It's April and National Poetry Month is in full swing. It's easy to see why a large group of poets, librarians, and publishers chose April to promote this wonderful art, for as e.e.cummings said, "in Just-/ spring when the world is mud-lucious... and puddle-wonderful." Here are several contemporary books that I found compelling.
--Beautiful in the Mouth: Poems by Keetje Kuipers
Kuipers' first collection rocks. With an assured voice, she tackles difficult subjects with honesty, freshness, and inviting detail. She writes about love gone bad, sleeping with her first boyfriend (an injured war vet), and loneliness. And she writes about sex in a way that makes it both believable and extraordinary. Kuipers has lived in many places. From these poems you can tell that she attaches deeply to her current home whether it's a Montana cabin, a Paris room, or a New York apartment. She brings an out-of-the-way reservoir to life with the playful shouts of swimming children. It's hard to believe that this amazingly accomplished book is her first. Check it out.
--Traveling Light by Linda Pastan
This poet is known for meditative domestic poems and ones about family. In this wonderful collection, she continues writing about those subjects but also includes poems about the deaths of loved ones and even imagines her own. However, these are not dark poems at all. Pastan has a wonderful sense of humor and slyly incorporates it to provide additional movement in her writing. One poem celebrates a long discarded Christmas tree that has become a nest for wrens; another one celebrates a flower salad, and a third, a Thanksgiving Day feast where a young child's eyes recall those of a dead great grandparent, "there, three generations down,/ her pale blue eyes// watching/ from the child's/ oblivious face."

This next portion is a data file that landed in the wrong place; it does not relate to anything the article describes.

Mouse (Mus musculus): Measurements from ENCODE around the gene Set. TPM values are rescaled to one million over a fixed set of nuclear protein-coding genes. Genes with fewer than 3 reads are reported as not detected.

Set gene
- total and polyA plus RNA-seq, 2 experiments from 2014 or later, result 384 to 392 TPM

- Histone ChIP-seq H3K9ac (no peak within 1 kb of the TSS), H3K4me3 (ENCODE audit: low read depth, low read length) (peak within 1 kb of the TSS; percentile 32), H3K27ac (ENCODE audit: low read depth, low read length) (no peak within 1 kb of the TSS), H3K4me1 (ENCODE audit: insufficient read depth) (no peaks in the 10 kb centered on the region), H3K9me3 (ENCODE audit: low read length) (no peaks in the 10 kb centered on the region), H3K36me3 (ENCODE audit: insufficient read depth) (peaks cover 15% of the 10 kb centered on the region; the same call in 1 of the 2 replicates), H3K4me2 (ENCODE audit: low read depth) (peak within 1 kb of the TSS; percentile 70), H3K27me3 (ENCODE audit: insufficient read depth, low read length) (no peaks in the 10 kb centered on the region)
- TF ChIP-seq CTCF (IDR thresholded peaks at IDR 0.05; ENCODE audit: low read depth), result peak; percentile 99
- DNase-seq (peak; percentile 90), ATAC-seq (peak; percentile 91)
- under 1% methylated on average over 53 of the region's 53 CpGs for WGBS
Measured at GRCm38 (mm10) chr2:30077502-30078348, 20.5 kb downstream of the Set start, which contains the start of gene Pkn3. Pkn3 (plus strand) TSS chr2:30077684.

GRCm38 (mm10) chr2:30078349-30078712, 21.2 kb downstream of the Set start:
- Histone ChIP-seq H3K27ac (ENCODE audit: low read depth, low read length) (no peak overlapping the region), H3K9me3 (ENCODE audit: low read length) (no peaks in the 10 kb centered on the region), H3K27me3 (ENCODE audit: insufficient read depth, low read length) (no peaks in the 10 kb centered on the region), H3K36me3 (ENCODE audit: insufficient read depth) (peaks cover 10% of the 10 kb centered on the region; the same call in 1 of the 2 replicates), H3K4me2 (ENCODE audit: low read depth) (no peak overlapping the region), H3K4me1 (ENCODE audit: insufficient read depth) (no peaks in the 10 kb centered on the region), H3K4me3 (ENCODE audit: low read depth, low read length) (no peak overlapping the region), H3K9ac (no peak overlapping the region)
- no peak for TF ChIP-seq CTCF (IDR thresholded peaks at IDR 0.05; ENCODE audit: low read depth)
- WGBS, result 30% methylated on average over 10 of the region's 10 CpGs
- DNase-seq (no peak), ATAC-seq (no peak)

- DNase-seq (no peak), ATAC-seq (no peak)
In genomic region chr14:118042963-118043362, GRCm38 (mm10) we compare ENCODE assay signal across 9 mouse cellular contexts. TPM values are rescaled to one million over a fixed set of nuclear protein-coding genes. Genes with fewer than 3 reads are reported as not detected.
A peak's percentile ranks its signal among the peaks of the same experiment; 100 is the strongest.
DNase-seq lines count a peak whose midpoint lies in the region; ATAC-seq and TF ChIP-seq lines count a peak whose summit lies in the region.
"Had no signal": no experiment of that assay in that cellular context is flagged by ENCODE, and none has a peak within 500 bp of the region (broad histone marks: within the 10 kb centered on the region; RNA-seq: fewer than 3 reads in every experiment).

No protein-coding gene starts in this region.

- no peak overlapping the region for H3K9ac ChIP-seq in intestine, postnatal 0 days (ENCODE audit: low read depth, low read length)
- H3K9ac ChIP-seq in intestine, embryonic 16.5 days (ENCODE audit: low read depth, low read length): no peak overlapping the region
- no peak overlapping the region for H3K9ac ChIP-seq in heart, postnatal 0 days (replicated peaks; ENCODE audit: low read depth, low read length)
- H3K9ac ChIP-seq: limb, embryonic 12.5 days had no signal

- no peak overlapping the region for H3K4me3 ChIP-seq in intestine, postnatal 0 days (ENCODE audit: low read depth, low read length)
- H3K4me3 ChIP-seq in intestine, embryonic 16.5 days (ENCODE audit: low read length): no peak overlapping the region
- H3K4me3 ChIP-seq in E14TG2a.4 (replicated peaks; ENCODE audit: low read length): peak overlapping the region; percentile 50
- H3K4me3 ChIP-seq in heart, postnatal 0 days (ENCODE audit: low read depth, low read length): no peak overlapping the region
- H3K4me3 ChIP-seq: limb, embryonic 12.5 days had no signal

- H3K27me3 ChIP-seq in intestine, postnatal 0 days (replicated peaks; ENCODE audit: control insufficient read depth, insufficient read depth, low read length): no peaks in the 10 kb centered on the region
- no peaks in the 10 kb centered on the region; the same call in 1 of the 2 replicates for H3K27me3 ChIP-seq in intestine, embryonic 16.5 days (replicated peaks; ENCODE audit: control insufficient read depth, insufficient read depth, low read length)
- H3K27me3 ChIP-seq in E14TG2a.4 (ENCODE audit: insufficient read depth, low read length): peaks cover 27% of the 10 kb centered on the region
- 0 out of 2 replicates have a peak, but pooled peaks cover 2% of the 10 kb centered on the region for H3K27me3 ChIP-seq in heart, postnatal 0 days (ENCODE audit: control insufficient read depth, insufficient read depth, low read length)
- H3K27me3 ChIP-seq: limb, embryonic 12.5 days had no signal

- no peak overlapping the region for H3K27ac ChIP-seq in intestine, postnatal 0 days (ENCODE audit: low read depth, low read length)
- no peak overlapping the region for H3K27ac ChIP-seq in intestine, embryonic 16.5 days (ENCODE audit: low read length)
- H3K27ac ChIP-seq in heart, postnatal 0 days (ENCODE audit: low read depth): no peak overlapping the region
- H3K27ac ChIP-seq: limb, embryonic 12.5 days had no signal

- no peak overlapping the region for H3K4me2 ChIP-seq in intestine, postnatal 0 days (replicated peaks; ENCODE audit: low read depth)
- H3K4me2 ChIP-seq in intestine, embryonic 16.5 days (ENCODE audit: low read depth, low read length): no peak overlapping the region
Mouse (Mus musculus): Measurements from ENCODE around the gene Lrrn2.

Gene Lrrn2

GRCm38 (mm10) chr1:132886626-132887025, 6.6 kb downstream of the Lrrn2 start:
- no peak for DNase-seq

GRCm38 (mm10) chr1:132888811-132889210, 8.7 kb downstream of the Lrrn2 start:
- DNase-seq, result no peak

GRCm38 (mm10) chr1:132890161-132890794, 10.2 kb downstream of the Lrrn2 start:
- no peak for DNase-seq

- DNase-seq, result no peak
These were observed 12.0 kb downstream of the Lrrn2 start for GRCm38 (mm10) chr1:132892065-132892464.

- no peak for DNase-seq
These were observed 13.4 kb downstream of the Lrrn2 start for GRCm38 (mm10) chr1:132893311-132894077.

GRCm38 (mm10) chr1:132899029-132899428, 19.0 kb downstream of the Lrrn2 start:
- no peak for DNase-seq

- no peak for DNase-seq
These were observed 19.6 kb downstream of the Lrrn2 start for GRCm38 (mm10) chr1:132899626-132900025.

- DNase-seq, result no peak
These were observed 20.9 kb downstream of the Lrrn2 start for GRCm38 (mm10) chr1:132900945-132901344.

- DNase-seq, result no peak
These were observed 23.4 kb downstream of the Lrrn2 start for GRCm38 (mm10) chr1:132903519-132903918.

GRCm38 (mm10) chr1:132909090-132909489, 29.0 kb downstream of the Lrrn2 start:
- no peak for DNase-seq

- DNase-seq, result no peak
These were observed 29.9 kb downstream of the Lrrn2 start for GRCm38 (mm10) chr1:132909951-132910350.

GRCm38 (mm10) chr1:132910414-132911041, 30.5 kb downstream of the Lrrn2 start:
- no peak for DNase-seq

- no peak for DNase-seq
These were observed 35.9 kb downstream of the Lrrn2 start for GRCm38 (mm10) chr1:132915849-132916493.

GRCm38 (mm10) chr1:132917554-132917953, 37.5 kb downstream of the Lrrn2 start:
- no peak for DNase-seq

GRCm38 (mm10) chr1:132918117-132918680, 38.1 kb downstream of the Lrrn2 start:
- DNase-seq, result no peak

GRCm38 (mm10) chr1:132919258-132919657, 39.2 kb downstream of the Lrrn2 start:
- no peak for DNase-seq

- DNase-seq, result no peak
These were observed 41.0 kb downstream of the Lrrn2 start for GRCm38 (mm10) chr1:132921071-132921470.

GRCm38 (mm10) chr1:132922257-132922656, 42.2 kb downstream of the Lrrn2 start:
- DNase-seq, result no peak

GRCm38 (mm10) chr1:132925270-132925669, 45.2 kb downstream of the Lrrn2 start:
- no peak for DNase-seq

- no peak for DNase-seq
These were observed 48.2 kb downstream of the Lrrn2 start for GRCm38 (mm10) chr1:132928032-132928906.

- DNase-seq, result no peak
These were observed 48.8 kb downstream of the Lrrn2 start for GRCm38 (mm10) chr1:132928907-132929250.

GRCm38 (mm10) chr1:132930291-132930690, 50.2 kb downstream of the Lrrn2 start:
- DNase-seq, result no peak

--The Arrival by Daniel Simko
I read all the poems first and was incredibly moved by them. Later, I perused Carolyn Forche's introduction to be shocked by these lines, "This, Svetozar Daniel Simko's first book of poetry in America, is also his last..." Unfortunately, this poet and former translator of Georg Trakl's work, died in his forties. Simko was born in Bratislava, so Eastern Europe with its pogroms, violence, and politics is a motif in some of these poems. Simko brings to life the echo of his family, and many other Europeans who have suffered and are now lost with lines such as, "I am writing your names down for the last time./ I am writing your names in secrecy./ Be silent...Be silent." Anyone who admires the work of Trakl, Celan, or Mandlestam will find these poems eloquent and haunting.
--Every Riven Thing by Christian Wiman
A sense of mortality hangs over Wiman's third collection; some of these poems speak of illness and loss. Ultimately, this is an optimistic book that asks and then answers some of the great questions: why are we here? What is life about? How can we live wisely and praise this extraordinary earth that gives us a home? Poems such as "One Time" and "Gone for the Day, She Is the Day" explore the nature of love, especially after a serious diagnosis. Wiman, who is also the editor of the revitalized Poetry Magazine from Chicago, writes more formally than many modern poets, often incorporating rhyme. Despite the seriousness of his poems, humor is often included and indeed necessary, given the subject matter: "tumbleweeds maddening/ past in the cage of themselves." A collection that sings with the beauty of life and at the same time acknowledges its fragility,"To believe is to believe you have been torn/ from the abyss, yet stand waveringly on its rim."
If you love poetry, these books are not to be missed.